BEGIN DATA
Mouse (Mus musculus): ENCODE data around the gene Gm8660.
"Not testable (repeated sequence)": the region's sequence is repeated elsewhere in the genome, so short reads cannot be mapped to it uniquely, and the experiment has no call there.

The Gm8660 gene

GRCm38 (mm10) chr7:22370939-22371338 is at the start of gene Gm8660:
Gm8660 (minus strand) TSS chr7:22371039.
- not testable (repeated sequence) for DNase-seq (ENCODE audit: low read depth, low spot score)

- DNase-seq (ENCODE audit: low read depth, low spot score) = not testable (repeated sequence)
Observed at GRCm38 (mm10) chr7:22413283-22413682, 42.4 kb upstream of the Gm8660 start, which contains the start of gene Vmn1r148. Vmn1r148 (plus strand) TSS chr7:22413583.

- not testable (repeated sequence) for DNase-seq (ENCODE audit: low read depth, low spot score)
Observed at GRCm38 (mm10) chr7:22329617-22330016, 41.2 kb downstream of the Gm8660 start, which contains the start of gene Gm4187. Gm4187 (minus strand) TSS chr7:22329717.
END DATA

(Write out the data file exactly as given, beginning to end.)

Mouse (Mus musculus): ENCODE data around the gene Gm8660.
"Not testable (repeated sequence)": the region's sequence is repeated elsewhere in the genome, so short reads cannot be mapped to it uniquely, and the experiment has no call there.

The Gm8660 gene

GRCm38 (mm10) chr7:22370939-22371338 is at the start of gene Gm8660:
Gm8660 (minus strand) TSS chr7:22371039.
- not testable (repeated sequence) for DNase-seq (ENCODE audit: low read depth, low spot score)

- DNase-seq (ENCODE audit: low read depth, low spot score) = not testable (repeated sequence)
Observed at GRCm38 (mm10) chr7:22413283-22413682, 42.4 kb upstream of the Gm8660 start, which contains the start of gene Vmn1r148. Vmn1r148 (plus strand) TSS chr7:22413583.

- not testable (repeated sequence) for DNase-seq (ENCODE audit: low read depth, low spot score)
Observed at GRCm38 (mm10) chr7:22329617-22330016, 41.2 kb downstream of the Gm8660 start, which contains the start of gene Gm4187. Gm4187 (minus strand) TSS chr7:22329717.